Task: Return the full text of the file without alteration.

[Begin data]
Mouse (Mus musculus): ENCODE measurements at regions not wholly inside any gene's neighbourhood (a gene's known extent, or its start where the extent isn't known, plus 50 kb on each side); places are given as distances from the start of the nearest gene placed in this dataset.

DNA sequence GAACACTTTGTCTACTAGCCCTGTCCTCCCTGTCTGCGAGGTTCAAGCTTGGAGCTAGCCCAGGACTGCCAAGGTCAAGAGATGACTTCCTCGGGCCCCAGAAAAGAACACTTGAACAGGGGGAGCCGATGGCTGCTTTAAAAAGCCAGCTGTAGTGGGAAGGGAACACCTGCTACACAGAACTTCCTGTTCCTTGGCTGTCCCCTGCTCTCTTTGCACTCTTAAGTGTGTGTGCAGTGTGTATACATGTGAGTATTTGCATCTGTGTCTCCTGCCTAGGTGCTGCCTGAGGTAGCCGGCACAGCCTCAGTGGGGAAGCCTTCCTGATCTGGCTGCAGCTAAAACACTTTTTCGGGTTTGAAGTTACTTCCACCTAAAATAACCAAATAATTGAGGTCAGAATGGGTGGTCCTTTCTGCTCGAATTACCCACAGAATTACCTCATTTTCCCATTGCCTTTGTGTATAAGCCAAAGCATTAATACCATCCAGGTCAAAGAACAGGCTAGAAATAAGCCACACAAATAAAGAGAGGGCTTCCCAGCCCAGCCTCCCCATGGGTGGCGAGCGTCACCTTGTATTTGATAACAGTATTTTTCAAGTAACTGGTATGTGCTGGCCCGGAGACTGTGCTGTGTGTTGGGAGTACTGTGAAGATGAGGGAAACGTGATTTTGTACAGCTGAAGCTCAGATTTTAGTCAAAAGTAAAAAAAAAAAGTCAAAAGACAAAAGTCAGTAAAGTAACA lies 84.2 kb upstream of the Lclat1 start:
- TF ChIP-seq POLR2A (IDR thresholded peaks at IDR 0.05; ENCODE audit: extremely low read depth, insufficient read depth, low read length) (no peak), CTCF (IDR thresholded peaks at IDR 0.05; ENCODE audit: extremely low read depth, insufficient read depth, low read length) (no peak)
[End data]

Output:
Mouse (Mus musculus): ENCODE measurements at regions not wholly inside any gene's neighbourhood (a gene's known extent, or its start where the extent isn't known, plus 50 kb on each side); places are given as distances from the start of the nearest gene placed in this dataset.

DNA sequence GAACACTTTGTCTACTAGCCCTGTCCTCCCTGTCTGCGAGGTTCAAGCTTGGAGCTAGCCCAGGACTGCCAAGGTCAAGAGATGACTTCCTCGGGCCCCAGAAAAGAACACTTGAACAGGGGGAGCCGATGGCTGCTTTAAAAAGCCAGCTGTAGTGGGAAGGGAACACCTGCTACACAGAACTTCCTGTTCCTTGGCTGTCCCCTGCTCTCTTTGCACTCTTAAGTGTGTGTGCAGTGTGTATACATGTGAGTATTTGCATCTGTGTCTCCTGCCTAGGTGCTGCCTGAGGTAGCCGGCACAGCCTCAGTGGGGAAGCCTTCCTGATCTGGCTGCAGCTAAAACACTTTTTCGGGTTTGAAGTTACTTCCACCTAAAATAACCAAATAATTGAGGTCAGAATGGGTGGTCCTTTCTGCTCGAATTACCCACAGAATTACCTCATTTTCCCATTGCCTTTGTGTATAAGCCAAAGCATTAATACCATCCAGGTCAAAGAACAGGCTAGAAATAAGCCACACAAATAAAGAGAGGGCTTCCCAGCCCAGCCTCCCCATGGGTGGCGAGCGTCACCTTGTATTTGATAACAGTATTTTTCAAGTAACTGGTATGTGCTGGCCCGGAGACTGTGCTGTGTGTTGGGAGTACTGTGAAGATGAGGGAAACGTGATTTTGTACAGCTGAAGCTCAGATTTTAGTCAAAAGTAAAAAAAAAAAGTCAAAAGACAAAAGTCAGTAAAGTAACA lies 84.2 kb upstream of the Lclat1 start:
- TF ChIP-seq POLR2A (IDR thresholded peaks at IDR 0.05; ENCODE audit: extremely low read depth, insufficient read depth, low read length) (no peak), CTCF (IDR thresholded peaks at IDR 0.05; ENCODE audit: extremely low read depth, insufficient read depth, low read length) (no peak)